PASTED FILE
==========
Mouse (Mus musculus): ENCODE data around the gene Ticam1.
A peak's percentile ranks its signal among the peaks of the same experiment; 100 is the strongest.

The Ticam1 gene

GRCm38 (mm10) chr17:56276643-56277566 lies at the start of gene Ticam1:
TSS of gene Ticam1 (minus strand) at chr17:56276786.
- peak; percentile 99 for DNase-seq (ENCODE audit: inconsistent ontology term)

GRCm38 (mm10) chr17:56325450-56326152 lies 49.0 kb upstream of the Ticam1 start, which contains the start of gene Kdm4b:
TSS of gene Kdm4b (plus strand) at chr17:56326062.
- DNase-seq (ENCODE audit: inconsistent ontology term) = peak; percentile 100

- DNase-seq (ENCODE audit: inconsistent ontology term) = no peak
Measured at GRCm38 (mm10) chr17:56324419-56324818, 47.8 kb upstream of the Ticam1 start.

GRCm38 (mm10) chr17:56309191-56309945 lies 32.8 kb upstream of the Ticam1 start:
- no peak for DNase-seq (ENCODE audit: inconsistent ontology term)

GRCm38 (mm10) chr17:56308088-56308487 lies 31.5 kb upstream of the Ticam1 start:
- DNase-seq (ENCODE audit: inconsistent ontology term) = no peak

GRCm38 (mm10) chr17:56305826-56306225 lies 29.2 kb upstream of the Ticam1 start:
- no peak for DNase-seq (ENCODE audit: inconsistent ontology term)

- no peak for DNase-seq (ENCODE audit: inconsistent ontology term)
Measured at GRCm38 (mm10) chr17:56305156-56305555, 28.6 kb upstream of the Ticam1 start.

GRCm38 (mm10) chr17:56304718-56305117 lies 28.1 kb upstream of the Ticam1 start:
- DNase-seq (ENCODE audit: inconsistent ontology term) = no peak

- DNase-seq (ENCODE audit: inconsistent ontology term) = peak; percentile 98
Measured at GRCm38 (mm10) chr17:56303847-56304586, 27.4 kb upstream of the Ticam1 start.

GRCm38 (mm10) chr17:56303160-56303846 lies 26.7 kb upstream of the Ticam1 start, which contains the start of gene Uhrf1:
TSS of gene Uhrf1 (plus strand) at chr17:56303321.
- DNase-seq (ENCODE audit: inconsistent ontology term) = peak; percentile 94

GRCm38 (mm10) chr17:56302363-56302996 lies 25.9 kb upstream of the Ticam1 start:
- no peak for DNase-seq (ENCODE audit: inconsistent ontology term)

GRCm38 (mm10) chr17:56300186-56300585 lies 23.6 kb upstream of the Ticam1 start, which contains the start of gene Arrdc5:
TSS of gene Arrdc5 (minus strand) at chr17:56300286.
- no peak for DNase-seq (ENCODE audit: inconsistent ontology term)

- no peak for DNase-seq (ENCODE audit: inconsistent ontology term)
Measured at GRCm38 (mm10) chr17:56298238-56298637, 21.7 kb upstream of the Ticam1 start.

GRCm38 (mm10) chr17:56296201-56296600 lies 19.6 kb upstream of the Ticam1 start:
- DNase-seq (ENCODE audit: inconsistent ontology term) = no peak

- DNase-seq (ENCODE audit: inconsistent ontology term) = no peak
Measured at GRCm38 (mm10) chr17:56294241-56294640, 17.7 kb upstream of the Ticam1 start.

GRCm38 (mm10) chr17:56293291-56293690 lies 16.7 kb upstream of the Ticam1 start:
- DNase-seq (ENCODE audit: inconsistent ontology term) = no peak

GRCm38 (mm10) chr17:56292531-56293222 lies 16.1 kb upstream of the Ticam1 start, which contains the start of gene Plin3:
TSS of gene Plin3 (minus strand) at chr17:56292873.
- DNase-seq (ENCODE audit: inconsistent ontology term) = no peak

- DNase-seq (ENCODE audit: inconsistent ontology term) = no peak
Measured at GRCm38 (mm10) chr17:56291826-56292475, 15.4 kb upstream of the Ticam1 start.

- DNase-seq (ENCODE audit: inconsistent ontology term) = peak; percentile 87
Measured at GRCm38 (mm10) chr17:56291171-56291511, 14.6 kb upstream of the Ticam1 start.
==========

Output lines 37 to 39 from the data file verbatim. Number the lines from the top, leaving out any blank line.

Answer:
Measured at GRCm38 (mm10) chr17:56294241-56294640, 17.7 kb upstream of the Ticam1 start.

GRCm38 (mm10) chr17:56293291-56293690 lies 16.7 kb upstream of the Ticam1 start:
- DNase-seq (ENCODE audit: inconsistent ontology term) = no peak